LONDON (Reuters Life!) - A previously unpublished short story by acclaimed U.S. crime writer Dashiell Hammett will appear in The Strand Magazine later this week, its managing editor Andrew Gulli said on Tuesday.
But 14 other stories which he discovered while researching the author at the University of Texas will remain unseen, he said, after Hammett’s estate decided not to publish them.
“So I Shot Him” revolves around the character Rainey, who challenges Linn to overcome his irrational fear of water with surprising consequences.
Gulli came across the tale at the Harry Ransom Center at the University of Texas, which held dozens of stories and fragments by an author credited with creating the “hard-boiled” detective story also championed by Raymond Chandler.
Chandler once wrote: “Hammett gave murder back to the kind of people that commit it for reasons, not just to provide a corpse.”
Gulli spent weeks cross-referencing what he found with what had been published, and had “that eureka moment” when he discovered that 15 of the pieces had not been published before.
He approached Hammett’s estate, and they allowed him to print So I Shot Him in The Strand Magazine, which has brought to light previously unseen works by authors including Agatha Christie, Graham Greene and Mark Twain.
“What I liked about these stories was that they had a lot of great elements of Dashiell Hammett, but a lot of them had things that were different and experimental and gripping in my view,” Gulli said in a telephone interview.
“I decided on So I Shot Him because in many respects it was typical yet untypical of Hammett; you had the vivid characters, terse dialogue, but Hammett in this story was going to the realm of the psychological and that’s what I found fascinating.”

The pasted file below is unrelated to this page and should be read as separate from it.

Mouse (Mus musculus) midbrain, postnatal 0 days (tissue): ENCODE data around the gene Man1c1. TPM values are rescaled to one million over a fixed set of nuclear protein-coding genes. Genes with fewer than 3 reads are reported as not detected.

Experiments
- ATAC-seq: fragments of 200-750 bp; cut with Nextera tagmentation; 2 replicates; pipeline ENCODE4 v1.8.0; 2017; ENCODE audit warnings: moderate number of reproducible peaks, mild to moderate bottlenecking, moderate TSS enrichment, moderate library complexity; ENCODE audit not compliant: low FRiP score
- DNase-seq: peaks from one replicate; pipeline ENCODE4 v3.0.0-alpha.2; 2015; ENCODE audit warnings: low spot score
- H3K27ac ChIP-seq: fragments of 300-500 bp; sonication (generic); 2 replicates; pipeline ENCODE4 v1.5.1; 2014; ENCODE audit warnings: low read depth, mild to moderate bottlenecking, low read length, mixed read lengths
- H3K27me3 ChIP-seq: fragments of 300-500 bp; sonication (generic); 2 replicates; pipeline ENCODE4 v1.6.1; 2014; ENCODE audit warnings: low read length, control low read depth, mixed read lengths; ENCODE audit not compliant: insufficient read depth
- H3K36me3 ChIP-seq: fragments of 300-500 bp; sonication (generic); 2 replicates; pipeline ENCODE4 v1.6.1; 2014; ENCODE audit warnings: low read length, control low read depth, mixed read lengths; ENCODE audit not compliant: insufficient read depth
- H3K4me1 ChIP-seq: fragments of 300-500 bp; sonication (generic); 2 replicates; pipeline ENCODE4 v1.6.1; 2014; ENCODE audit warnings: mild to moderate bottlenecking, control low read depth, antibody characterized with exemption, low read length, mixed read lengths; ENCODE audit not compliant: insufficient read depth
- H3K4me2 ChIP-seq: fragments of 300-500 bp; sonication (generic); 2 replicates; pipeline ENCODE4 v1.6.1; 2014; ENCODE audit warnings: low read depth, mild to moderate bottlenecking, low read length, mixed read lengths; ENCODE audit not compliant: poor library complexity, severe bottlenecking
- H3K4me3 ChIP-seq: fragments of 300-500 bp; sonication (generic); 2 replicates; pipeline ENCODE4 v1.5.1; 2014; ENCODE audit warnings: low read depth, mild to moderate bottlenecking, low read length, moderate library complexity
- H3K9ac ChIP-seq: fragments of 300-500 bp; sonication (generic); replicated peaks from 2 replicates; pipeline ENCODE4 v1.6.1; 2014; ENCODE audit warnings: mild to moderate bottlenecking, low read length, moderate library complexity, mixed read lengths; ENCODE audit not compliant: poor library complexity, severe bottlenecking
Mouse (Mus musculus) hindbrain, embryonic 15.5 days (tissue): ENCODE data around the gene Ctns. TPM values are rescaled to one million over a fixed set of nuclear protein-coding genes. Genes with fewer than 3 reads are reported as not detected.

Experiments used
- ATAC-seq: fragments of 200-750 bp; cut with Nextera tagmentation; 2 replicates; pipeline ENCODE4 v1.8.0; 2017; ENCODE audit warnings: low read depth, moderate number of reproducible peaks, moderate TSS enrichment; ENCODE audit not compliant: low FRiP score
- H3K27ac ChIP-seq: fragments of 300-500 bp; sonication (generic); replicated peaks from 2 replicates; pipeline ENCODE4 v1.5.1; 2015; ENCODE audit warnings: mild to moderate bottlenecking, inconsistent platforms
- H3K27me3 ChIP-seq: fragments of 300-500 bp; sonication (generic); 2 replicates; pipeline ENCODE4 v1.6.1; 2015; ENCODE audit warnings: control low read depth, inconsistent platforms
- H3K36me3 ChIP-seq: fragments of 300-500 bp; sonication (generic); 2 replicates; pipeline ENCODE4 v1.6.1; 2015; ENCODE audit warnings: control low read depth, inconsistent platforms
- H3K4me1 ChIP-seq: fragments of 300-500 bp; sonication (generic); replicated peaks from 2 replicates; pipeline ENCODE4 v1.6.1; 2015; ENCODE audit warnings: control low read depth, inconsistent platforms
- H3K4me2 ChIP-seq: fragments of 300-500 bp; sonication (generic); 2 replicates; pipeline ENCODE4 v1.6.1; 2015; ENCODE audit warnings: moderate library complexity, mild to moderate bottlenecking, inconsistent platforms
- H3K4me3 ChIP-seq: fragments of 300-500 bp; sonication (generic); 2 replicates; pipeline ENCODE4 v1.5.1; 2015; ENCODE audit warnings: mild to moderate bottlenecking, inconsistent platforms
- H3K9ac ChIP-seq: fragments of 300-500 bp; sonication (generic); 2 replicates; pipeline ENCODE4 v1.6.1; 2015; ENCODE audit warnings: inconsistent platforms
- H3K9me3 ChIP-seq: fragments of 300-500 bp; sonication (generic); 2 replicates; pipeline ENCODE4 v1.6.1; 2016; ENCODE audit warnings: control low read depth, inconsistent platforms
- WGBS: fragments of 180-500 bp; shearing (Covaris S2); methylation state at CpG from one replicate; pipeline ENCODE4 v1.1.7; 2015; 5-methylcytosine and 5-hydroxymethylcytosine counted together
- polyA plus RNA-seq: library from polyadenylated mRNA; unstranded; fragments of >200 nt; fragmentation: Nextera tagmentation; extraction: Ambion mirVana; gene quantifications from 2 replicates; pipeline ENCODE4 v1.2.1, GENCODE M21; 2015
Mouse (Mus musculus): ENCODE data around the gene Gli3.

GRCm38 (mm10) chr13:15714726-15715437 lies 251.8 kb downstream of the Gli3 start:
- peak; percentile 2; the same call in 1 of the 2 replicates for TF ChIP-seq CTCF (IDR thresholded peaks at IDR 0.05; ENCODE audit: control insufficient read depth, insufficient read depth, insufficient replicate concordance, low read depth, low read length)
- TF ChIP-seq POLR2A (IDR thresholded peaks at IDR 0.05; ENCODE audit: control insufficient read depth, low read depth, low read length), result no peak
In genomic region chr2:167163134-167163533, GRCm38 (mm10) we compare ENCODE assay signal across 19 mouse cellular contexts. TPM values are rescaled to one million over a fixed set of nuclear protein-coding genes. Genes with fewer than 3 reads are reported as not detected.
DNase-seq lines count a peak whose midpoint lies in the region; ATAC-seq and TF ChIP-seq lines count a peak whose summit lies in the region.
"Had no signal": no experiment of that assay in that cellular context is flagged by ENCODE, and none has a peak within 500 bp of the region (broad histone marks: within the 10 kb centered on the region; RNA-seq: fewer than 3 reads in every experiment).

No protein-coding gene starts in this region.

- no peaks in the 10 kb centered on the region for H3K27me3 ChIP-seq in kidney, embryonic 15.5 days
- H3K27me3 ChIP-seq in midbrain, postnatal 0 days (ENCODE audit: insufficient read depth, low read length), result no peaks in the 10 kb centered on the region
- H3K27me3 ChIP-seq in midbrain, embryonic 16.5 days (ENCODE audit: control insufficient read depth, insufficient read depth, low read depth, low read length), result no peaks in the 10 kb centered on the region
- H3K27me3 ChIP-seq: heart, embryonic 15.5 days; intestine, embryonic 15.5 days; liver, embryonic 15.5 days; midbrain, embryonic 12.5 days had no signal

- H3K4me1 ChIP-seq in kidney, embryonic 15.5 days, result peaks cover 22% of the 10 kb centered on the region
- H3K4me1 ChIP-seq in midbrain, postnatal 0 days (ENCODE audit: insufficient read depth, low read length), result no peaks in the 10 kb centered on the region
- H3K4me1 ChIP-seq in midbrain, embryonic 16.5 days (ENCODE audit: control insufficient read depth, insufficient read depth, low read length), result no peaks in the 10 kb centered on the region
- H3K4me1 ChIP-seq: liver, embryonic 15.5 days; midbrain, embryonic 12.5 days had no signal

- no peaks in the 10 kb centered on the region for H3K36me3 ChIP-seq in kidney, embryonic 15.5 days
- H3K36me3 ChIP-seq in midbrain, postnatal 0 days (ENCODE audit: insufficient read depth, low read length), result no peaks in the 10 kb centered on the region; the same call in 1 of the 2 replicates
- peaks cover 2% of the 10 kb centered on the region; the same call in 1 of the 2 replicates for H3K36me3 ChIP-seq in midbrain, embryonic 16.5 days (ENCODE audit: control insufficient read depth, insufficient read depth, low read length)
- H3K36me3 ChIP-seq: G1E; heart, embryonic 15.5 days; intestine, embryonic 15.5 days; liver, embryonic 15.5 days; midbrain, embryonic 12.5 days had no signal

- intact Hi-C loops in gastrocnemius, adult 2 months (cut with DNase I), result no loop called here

He said Hammett may have decided not to publish the stories, because he was so critical of his own work.
Hammett, who died in 1961, is best known for his 1930 novel “The Maltese Falcon,” which was turned into a classic movie of the same name starring Humphrey Bogart.
He was a detective as a young man, and during the latter part of his life ended up in jail and on Hollywood’s blacklist for his leftwing political activism.
He was imprisoned in 1951 after refusing to give information about suspected communists and two years later was blacklisted because he would not cooperate with the House Un-American Activities Committee.
Gulli said he respected the decision of Hammett’s estate not to publish all of the recently discovered stories, but added:
“I feel very fortunate to have read these unpublished works, and only wish the wider public had the same chance that I did.”
The quarterly Strand Magazine, which specializes in mystery fiction and short stories, will appear on Friday.
Reporting by Mike Collett-White, editing by Paul Casciato